The heritage-listed Pitchi Richi Sanctuary, located approximately 4km south of the Town Centre on Palm Circuit, was established in the early 1950s by Leo Corbet, who is considered by many as one of central Australia’s earliest conservationists.

Built as the town’s first man-made tourist attraction, the sanctuary was listed as one of The Centre’s four “must-see” attractions during the 1960s.

It still holds very fond memories for the many Australians who first visited the place in the 1970s whilst on popular interstate school trips.

The sanctuary boasts over twenty William Ricketts sculptures, set amongst the native “bush” garden, and represents the largest known collection outside of Ricketts’ own Sanctuary in the Dandenongs, Victoria.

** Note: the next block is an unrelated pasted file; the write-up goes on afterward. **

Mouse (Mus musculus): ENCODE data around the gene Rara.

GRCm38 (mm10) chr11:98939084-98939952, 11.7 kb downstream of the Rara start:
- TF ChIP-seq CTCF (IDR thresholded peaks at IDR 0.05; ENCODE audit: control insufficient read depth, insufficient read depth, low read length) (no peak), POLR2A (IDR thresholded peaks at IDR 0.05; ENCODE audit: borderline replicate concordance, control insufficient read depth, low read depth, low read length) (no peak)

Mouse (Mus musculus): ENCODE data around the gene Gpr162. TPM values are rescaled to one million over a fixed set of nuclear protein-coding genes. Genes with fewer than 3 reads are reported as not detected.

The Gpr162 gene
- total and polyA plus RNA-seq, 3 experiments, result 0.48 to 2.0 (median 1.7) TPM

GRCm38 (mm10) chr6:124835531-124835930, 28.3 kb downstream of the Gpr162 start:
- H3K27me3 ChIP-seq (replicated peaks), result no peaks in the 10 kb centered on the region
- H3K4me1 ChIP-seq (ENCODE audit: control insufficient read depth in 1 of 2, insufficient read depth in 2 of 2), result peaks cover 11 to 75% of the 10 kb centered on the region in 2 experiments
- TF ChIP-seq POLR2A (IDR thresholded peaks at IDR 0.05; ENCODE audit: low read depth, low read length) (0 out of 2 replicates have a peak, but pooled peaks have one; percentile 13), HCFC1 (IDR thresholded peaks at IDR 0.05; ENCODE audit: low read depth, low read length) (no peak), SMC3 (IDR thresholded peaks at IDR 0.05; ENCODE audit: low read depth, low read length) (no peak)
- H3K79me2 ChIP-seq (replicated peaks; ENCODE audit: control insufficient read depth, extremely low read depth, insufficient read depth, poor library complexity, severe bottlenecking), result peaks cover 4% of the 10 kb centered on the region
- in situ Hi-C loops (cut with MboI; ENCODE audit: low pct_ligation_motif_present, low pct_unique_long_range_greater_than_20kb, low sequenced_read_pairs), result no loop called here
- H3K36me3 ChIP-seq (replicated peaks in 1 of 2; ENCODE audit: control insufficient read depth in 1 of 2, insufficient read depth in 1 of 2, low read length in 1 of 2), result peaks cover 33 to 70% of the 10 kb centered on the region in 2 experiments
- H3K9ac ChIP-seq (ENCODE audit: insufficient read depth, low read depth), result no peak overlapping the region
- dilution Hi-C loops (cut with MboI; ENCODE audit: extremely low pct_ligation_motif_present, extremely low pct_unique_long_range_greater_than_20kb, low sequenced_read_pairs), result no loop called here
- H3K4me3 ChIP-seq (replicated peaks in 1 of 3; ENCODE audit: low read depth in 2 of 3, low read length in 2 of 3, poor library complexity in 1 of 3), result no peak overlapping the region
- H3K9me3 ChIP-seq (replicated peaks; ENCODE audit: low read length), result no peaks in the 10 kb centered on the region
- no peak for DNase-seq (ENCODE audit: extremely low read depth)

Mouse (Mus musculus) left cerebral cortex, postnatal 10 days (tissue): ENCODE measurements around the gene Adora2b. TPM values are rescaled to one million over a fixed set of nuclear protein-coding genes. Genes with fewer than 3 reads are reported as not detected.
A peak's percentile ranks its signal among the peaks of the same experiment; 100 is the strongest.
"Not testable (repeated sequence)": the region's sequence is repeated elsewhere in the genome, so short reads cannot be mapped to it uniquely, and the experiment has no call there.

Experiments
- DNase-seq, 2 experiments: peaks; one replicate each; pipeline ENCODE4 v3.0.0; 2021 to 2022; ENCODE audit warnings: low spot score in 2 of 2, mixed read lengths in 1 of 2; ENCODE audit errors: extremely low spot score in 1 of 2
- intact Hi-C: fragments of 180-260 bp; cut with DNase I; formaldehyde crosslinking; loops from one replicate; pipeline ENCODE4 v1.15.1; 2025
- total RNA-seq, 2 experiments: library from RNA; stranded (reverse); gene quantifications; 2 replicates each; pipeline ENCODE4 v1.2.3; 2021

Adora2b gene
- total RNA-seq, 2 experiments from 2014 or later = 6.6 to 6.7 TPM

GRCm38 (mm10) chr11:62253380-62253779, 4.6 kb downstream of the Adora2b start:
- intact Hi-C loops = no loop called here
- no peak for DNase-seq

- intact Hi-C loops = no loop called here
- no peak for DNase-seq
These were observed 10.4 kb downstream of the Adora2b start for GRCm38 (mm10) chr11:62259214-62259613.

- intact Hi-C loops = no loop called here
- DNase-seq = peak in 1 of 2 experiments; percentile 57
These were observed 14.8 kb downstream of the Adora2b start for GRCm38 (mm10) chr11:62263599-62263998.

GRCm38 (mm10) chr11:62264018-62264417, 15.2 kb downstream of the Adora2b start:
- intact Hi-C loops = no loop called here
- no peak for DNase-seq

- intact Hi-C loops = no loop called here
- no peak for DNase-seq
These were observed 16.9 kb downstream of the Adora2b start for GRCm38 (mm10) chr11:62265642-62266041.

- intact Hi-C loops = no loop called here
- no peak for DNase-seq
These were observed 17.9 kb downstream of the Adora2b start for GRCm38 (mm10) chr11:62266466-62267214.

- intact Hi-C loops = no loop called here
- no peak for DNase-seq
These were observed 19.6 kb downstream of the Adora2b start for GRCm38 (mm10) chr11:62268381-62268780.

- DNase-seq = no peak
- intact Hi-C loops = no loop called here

Today, the place is managed by Heritage Alice Springs Inc., and is occasionally open for special public events and is also made available to groups by appointment only.

Heritage Alice Springs Inc. continues to maintain the grounds and develop the place through a Volunteers Program and offers short-term, on-site caravan accommodation for visitors wishing to take part in restoration work.

Volunteers are always welcomed and our on-site caretakers are currently involved in securing and controlling buffel within the grounds, as well as restoring Chapman’s House to a better standard of accommodation and developing ablution facilities for visitors and on-site volunteers. Restoration work to date has been made possible mainly through the NT Government’s Heritage Grants program and generous donations from local businesses.

Restoration works are guided by an economically sustainable Development Plan that aims to see the place re-opened to the visiting public.

For enquiries, contact the office of Heritage Alice Springs Incorporated, in Alice Springs.